Our Picks – The 13 Fishing Black Betty 6061, and the Shimano Sienna SN1000FE

Our top two contenders are able to deliver, no matter if you prefer the jigging power of a straight-line reel or the incredible drag options and versatility of a spinning one.

The Black Betty 6061 is a dedicated jig angler’s dream jig. It has no line twist, easy deployment and a strong gear ratio. It’s simple and robust, so it can withstand the cold. If you take care it will take care you. It is simply more well-constructed than other products and delivers better performance. It’s not cheap but it is worth the investment.

The Sienna 1000FE is the reel for you if you are looking for a spinning reel, a deadstick reel, or multi-season versatility. The Shimano 1000FE is an affordable and powerful reel. Its smooth drag is the highlight of the Shimano show. There are probably no better reels at this price, especially if your preference is to fish with very light line. KastKing’s Centron 500 reel is great if you drop bait often for big fish.

These are the Most Important Things to Consider When Buying an Ice Fishing Reel

Ultra-light

To protect themselves from the cold, ice anglers often pursue their quarry from tents, huts, and other forms of cold-weather shelter. This protects them from the harsh winter but leaves them little room for setting hooks. They can also fish through an augered hole in ice. This means that there is no casting.

The fish are in a state of near death in the cold water and won’t strike as hard as they did in summer. Anglers who wish to convert these nibbles into hooks will need the most sensitive rods available.

This is why ice fishermen use very short rods and ultra-light actions.

To match these rods, they run ultra-light reels and very light line. Anything else is inefficient.

Spinning vs. In-Line Reels

You’ll see many anglers swapping rods and keeping their ultra-light spinning gear for summer and winter if you go to the fishing huts at your local lake. This makes sense as many people prefer the trusted, reliable, and well-owned.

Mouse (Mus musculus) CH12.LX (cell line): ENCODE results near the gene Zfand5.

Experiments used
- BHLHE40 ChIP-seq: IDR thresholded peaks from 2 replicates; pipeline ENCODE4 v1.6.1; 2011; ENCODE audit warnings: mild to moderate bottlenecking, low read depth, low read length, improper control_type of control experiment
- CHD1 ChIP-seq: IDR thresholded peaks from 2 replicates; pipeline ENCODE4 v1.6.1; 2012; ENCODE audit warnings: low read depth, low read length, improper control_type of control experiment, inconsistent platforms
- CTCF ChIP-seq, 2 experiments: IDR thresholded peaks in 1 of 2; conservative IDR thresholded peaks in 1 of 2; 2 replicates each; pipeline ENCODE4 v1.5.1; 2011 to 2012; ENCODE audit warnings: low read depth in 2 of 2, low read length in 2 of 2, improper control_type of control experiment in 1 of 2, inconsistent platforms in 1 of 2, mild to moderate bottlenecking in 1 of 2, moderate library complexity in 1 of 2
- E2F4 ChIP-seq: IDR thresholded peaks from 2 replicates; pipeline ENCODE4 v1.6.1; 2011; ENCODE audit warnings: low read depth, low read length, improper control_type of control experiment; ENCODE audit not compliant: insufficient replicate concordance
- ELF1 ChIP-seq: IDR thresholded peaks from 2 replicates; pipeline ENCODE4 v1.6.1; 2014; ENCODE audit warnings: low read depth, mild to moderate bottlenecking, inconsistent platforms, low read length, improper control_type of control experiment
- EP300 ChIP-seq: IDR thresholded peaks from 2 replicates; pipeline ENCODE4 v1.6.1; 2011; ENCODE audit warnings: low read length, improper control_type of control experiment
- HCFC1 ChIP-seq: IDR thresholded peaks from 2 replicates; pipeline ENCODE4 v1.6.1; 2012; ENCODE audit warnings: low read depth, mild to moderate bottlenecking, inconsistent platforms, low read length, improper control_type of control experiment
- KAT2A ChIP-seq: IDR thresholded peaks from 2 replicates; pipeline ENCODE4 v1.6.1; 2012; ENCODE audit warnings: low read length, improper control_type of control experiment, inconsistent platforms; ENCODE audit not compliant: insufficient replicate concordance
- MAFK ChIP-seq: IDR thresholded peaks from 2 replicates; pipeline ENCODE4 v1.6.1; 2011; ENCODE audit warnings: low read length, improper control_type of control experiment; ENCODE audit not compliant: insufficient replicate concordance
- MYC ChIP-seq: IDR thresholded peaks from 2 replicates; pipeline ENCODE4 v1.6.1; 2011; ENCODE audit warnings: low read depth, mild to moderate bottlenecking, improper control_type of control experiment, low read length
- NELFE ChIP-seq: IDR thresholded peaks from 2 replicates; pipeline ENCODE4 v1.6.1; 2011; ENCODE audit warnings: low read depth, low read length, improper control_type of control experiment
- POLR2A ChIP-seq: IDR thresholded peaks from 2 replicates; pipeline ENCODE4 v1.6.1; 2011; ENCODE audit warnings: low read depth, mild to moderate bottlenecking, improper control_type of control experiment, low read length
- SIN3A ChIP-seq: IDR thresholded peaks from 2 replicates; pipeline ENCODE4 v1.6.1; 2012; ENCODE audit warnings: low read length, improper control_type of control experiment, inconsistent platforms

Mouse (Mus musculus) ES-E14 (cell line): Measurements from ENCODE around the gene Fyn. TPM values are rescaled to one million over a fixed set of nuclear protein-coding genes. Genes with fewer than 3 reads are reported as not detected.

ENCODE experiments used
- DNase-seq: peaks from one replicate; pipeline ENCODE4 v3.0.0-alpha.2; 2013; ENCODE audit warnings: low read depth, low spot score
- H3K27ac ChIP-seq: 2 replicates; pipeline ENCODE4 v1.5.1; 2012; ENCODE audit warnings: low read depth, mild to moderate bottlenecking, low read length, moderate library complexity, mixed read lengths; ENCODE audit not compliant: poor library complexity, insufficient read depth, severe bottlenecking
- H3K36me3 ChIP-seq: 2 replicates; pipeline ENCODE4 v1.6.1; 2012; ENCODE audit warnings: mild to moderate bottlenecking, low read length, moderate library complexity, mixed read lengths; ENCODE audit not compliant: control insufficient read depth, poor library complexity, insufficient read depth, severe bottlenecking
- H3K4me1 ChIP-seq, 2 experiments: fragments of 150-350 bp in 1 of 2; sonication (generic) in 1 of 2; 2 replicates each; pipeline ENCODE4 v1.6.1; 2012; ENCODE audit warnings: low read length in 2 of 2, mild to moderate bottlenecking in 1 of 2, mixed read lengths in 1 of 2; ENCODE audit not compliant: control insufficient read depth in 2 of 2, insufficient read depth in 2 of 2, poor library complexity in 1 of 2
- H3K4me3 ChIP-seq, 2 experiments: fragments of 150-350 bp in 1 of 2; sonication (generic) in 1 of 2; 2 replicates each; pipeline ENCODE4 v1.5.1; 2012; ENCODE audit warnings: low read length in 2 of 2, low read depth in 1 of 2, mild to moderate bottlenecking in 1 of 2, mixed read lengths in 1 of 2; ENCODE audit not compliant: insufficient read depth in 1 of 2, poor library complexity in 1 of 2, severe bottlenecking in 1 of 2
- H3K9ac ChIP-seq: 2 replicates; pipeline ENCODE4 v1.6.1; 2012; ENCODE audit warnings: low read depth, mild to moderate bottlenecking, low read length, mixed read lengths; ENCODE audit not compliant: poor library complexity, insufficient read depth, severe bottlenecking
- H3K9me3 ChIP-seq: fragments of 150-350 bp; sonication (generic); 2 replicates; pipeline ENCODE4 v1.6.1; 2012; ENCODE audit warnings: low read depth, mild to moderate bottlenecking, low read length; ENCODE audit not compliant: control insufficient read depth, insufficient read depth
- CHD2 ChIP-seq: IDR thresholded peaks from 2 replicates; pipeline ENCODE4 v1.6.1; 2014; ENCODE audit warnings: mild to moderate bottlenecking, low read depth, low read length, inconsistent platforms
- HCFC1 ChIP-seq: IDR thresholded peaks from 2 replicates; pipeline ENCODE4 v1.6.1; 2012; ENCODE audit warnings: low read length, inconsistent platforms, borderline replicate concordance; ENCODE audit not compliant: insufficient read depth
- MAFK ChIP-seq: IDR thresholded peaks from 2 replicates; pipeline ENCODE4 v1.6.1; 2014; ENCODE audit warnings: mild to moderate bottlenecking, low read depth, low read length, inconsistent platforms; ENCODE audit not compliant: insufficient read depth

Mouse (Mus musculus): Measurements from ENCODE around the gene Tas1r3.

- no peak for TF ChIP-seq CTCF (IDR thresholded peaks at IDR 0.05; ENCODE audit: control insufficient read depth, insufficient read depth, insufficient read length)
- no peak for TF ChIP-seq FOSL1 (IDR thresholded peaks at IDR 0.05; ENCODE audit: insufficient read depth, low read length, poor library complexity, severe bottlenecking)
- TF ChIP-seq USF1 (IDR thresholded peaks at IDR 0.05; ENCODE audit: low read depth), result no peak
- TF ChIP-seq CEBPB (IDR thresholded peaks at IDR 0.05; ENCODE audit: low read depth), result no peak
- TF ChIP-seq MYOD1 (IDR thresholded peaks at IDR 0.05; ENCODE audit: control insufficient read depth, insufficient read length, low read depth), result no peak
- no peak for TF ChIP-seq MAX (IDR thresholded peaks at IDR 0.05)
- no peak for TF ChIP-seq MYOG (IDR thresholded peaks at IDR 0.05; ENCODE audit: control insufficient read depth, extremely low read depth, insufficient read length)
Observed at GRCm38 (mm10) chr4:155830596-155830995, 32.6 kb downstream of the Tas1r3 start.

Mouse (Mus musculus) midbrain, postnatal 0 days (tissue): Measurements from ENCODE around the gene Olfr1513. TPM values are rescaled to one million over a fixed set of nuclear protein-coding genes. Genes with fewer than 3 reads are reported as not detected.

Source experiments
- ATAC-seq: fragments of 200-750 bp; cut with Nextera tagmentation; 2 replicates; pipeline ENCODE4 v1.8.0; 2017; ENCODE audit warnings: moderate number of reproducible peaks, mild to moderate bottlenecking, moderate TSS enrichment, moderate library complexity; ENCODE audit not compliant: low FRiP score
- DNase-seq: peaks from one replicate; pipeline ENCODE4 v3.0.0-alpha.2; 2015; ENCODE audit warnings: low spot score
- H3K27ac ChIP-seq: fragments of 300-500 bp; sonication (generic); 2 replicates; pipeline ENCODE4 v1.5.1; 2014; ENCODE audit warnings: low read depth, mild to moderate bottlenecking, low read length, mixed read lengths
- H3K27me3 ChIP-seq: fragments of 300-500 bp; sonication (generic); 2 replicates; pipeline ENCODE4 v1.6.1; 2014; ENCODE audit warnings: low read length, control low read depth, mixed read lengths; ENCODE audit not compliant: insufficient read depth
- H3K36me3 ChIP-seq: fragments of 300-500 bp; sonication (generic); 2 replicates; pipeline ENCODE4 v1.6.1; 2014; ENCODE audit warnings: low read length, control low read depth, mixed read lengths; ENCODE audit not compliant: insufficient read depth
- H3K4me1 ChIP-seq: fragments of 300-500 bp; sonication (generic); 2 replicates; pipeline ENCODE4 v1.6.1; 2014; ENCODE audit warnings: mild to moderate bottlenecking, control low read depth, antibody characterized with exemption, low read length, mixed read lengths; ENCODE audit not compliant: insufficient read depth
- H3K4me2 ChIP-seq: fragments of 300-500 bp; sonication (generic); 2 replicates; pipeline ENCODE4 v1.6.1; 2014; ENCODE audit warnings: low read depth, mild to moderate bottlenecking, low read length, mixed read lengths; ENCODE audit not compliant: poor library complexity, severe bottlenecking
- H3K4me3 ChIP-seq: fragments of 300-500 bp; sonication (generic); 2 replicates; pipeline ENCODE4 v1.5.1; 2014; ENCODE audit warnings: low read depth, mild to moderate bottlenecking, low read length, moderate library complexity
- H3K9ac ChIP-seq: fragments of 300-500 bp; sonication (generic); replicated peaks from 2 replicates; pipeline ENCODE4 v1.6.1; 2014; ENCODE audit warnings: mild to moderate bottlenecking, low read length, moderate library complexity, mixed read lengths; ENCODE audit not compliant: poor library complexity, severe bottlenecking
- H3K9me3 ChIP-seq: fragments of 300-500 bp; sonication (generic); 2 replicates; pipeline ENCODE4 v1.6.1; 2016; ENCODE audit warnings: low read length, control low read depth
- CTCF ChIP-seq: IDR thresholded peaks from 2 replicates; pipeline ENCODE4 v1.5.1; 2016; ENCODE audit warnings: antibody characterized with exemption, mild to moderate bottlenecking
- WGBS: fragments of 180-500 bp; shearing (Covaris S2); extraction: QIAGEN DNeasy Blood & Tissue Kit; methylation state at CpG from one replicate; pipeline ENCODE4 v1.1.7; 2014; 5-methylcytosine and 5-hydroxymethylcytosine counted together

Another option is the in-line reels, which are basically fly fishing gear on steroids. This alternative is becoming more popular as technology has improved. Experts warn that there are pros and con to each option. You can choose which option you prefer, but it is important to know the differences!

Spinning Reels

Spinning reels are the best choice for deadstick and live bait fishing. A spinning reel is a better choice than jig fishing because of the line twist.

They have better drag systems than straight line reels, and they work well in a wide range of conditions and seasons. They are easy to use and almost every angler knows how they work. There’s nothing to love about this reel. However, spinning reels with high-end features can be very expensive and their benefits in casting and retrieval are not worth it for ice fishing.

We have selected a few spinning reels that are affordable and still deliver the performance you require.

Ice fishing explained with a spinning reel

In-Line Reels

In-Line and Straight-Line Reels are the best jigging machine. The line is designed to stay straight and prevent twists and corkscrewing. This is especially important when fishing with 2-pound test. These problems can lead to lures that spin at a faster rate than professional ice skaters and scare rather than attract fish when jigging.

Straight-line reels also have fewer mechanical problems, which makes them more suitable for use in extremely cold weather. People also like the ‘pistolgrip’ option, which reduces fatigue while jigging.

The down side? These drags aren’t as versatile or multi-seasonal as their counterparts. If you have never used one, they can be a little tricky to understand.

Baitcasting Reels

Because of their great retrieving speed and smooth spooling, baitcasting reels are often used in warm weather. They are loved by everyone, from anglers fishing for reds to bass fishermen.